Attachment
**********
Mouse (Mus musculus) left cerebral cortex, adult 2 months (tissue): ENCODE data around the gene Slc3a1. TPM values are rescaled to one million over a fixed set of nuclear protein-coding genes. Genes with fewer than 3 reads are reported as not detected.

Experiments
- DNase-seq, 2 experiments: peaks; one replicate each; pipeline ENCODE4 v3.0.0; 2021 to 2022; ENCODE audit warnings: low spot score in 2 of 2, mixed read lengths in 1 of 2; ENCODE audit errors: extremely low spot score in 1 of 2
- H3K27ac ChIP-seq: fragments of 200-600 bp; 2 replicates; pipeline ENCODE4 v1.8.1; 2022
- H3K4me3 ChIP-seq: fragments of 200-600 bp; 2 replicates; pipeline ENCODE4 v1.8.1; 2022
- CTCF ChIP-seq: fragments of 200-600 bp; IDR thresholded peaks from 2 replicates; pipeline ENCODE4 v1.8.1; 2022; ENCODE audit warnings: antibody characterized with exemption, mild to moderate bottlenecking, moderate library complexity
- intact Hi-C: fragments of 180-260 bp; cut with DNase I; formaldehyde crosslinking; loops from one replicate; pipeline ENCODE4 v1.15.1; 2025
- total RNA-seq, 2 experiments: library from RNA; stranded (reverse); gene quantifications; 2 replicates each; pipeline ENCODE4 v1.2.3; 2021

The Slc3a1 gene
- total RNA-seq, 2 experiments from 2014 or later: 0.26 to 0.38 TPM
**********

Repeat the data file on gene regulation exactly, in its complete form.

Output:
Mouse (Mus musculus) left cerebral cortex, adult 2 months (tissue): ENCODE data around the gene Slc3a1. TPM values are rescaled to one million over a fixed set of nuclear protein-coding genes. Genes with fewer than 3 reads are reported as not detected.

Experiments
- DNase-seq, 2 experiments: peaks; one replicate each; pipeline ENCODE4 v3.0.0; 2021 to 2022; ENCODE audit warnings: low spot score in 2 of 2, mixed read lengths in 1 of 2; ENCODE audit errors: extremely low spot score in 1 of 2
- H3K27ac ChIP-seq: fragments of 200-600 bp; 2 replicates; pipeline ENCODE4 v1.8.1; 2022
- H3K4me3 ChIP-seq: fragments of 200-600 bp; 2 replicates; pipeline ENCODE4 v1.8.1; 2022
- CTCF ChIP-seq: fragments of 200-600 bp; IDR thresholded peaks from 2 replicates; pipeline ENCODE4 v1.8.1; 2022; ENCODE audit warnings: antibody characterized with exemption, mild to moderate bottlenecking, moderate library complexity
- intact Hi-C: fragments of 180-260 bp; cut with DNase I; formaldehyde crosslinking; loops from one replicate; pipeline ENCODE4 v1.15.1; 2025
- total RNA-seq, 2 experiments: library from RNA; stranded (reverse); gene quantifications; 2 replicates each; pipeline ENCODE4 v1.2.3; 2021

The Slc3a1 gene
- total RNA-seq, 2 experiments from 2014 or later: 0.26 to 0.38 TPM